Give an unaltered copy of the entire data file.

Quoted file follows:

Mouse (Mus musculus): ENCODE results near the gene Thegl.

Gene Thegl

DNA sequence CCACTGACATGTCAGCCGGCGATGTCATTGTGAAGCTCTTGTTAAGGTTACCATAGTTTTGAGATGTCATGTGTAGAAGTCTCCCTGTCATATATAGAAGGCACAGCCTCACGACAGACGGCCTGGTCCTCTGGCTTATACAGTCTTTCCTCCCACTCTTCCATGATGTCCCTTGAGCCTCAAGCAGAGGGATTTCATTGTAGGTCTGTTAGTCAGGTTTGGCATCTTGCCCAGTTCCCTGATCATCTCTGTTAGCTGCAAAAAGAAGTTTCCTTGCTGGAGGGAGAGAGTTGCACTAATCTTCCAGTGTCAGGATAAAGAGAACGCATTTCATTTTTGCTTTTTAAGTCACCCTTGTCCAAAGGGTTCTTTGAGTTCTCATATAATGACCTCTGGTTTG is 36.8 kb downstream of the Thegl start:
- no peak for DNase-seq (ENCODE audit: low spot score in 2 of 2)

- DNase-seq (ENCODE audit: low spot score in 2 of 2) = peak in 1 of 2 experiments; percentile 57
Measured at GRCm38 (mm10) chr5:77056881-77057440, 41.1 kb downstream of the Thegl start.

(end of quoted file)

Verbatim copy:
Mouse (Mus musculus): ENCODE results near the gene Thegl.

Gene Thegl

DNA sequence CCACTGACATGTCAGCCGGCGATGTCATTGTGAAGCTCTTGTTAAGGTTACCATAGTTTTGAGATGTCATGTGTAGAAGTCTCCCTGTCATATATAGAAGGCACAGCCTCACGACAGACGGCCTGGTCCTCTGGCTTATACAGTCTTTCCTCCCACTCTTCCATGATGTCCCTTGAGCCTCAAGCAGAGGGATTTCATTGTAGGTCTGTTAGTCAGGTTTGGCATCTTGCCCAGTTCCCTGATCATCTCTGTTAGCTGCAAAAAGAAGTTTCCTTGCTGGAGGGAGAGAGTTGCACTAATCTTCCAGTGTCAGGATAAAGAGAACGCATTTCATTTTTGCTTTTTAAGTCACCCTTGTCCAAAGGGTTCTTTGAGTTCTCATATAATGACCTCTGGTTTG is 36.8 kb downstream of the Thegl start:
- no peak for DNase-seq (ENCODE audit: low spot score in 2 of 2)

- DNase-seq (ENCODE audit: low spot score in 2 of 2) = peak in 1 of 2 experiments; percentile 57
Measured at GRCm38 (mm10) chr5:77056881-77057440, 41.1 kb downstream of the Thegl start.